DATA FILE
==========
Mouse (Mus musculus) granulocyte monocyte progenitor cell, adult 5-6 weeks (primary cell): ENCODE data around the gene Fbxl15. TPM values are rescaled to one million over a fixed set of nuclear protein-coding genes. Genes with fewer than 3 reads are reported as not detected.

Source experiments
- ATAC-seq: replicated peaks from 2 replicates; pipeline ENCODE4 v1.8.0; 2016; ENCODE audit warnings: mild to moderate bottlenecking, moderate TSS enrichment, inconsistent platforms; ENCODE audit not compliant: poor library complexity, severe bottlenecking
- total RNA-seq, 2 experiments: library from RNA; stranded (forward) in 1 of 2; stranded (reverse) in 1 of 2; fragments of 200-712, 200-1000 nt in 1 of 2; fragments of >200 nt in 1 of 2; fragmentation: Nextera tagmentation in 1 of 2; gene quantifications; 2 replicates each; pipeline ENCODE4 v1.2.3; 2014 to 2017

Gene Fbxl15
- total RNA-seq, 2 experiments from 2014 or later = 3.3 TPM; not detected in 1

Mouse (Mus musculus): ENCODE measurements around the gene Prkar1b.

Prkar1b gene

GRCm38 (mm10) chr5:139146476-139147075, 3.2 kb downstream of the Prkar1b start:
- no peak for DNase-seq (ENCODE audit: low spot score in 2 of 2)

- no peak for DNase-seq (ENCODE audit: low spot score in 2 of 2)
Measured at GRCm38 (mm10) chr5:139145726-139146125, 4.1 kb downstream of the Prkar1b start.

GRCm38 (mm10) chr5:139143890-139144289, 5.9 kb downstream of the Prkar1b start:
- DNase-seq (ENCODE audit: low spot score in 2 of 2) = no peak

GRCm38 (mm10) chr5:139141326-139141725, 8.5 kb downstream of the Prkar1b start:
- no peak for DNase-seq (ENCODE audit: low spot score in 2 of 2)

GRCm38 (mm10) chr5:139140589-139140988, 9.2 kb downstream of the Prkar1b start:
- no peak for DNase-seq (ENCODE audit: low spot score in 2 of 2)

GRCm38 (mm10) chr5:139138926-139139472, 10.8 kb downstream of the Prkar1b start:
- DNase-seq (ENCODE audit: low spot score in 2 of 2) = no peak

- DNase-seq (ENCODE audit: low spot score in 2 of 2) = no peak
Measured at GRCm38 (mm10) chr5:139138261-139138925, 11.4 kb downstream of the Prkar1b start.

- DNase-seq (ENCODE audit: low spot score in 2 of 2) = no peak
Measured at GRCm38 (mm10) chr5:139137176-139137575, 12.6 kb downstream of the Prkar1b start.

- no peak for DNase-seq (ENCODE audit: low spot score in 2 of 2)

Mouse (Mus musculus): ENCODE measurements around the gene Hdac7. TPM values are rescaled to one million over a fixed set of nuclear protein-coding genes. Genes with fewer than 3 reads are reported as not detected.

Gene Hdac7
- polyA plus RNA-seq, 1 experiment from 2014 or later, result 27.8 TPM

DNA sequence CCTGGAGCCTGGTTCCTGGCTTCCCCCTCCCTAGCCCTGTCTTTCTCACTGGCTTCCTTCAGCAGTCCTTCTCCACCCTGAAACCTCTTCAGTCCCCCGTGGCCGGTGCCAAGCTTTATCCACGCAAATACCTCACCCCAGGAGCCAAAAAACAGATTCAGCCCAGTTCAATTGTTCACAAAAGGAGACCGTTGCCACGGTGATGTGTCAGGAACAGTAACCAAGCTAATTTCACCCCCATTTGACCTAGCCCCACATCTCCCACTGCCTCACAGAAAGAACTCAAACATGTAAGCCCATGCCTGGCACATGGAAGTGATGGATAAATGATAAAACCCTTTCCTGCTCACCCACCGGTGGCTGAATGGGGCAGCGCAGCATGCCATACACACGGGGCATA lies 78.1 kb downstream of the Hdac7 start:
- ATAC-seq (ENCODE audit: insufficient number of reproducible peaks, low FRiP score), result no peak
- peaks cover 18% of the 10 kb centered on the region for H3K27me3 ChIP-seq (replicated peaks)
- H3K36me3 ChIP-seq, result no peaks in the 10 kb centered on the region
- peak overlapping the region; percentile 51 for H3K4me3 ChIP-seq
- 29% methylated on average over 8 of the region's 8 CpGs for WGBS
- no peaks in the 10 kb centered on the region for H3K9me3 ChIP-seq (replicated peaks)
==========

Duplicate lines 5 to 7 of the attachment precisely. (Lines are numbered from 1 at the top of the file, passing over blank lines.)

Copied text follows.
Gene Fbxl15
- total RNA-seq, 2 experiments from 2014 or later = 3.3 TPM; not detected in 1

Mouse (Mus musculus): ENCODE measurements around the gene Prkar1b.